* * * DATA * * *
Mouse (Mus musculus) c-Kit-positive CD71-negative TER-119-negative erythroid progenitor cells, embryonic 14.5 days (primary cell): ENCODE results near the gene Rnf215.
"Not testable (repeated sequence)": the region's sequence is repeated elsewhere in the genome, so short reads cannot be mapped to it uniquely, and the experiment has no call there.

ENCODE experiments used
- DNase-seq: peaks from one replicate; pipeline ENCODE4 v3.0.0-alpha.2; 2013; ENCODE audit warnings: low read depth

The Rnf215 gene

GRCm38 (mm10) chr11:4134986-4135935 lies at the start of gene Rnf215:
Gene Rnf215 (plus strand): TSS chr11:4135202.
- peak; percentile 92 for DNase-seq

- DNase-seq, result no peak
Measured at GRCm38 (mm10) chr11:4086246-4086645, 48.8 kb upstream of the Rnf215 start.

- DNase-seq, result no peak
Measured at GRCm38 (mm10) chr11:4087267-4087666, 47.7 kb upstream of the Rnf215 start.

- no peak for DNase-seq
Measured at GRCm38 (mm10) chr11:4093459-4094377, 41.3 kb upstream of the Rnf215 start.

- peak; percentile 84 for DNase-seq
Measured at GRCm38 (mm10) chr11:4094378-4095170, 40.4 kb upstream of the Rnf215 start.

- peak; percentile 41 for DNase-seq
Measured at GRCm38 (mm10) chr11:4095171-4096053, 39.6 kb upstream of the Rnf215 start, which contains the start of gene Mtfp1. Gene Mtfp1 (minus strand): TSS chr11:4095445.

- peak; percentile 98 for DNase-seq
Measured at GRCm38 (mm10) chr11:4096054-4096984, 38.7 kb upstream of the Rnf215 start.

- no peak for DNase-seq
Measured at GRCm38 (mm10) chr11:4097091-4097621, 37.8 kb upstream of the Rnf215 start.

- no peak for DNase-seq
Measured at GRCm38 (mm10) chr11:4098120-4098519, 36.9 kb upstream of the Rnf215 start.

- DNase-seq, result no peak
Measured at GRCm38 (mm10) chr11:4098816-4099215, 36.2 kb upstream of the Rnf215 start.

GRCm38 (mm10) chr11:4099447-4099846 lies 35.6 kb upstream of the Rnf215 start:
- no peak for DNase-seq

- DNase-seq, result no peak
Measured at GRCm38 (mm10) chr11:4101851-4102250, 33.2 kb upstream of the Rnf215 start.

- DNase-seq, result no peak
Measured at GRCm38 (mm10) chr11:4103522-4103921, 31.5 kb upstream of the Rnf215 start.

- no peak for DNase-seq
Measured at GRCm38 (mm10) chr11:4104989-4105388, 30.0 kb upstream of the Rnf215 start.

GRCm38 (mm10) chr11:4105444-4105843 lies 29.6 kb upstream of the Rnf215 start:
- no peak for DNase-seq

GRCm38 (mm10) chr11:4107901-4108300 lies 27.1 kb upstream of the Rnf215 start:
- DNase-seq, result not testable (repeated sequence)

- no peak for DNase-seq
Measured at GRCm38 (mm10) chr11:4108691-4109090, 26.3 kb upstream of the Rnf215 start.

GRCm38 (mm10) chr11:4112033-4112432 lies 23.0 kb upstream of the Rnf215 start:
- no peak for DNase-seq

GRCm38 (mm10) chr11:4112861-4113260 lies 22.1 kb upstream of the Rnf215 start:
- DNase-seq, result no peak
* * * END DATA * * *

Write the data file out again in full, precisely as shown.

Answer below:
Mouse (Mus musculus) c-Kit-positive CD71-negative TER-119-negative erythroid progenitor cells, embryonic 14.5 days (primary cell): ENCODE results near the gene Rnf215.
"Not testable (repeated sequence)": the region's sequence is repeated elsewhere in the genome, so short reads cannot be mapped to it uniquely, and the experiment has no call there.

ENCODE experiments used
- DNase-seq: peaks from one replicate; pipeline ENCODE4 v3.0.0-alpha.2; 2013; ENCODE audit warnings: low read depth

The Rnf215 gene

GRCm38 (mm10) chr11:4134986-4135935 lies at the start of gene Rnf215:
Gene Rnf215 (plus strand): TSS chr11:4135202.
- peak; percentile 92 for DNase-seq

- DNase-seq, result no peak
Measured at GRCm38 (mm10) chr11:4086246-4086645, 48.8 kb upstream of the Rnf215 start.

- DNase-seq, result no peak
Measured at GRCm38 (mm10) chr11:4087267-4087666, 47.7 kb upstream of the Rnf215 start.

- no peak for DNase-seq
Measured at GRCm38 (mm10) chr11:4093459-4094377, 41.3 kb upstream of the Rnf215 start.

- peak; percentile 84 for DNase-seq
Measured at GRCm38 (mm10) chr11:4094378-4095170, 40.4 kb upstream of the Rnf215 start.

- peak; percentile 41 for DNase-seq
Measured at GRCm38 (mm10) chr11:4095171-4096053, 39.6 kb upstream of the Rnf215 start, which contains the start of gene Mtfp1. Gene Mtfp1 (minus strand): TSS chr11:4095445.

- peak; percentile 98 for DNase-seq
Measured at GRCm38 (mm10) chr11:4096054-4096984, 38.7 kb upstream of the Rnf215 start.

- no peak for DNase-seq
Measured at GRCm38 (mm10) chr11:4097091-4097621, 37.8 kb upstream of the Rnf215 start.

- no peak for DNase-seq
Measured at GRCm38 (mm10) chr11:4098120-4098519, 36.9 kb upstream of the Rnf215 start.

- DNase-seq, result no peak
Measured at GRCm38 (mm10) chr11:4098816-4099215, 36.2 kb upstream of the Rnf215 start.

GRCm38 (mm10) chr11:4099447-4099846 lies 35.6 kb upstream of the Rnf215 start:
- no peak for DNase-seq

- DNase-seq, result no peak
Measured at GRCm38 (mm10) chr11:4101851-4102250, 33.2 kb upstream of the Rnf215 start.

- DNase-seq, result no peak
Measured at GRCm38 (mm10) chr11:4103522-4103921, 31.5 kb upstream of the Rnf215 start.

- no peak for DNase-seq
Measured at GRCm38 (mm10) chr11:4104989-4105388, 30.0 kb upstream of the Rnf215 start.

GRCm38 (mm10) chr11:4105444-4105843 lies 29.6 kb upstream of the Rnf215 start:
- no peak for DNase-seq

GRCm38 (mm10) chr11:4107901-4108300 lies 27.1 kb upstream of the Rnf215 start:
- DNase-seq, result not testable (repeated sequence)

- no peak for DNase-seq
Measured at GRCm38 (mm10) chr11:4108691-4109090, 26.3 kb upstream of the Rnf215 start.

GRCm38 (mm10) chr11:4112033-4112432 lies 23.0 kb upstream of the Rnf215 start:
- no peak for DNase-seq

GRCm38 (mm10) chr11:4112861-4113260 lies 22.1 kb upstream of the Rnf215 start:
- DNase-seq, result no peak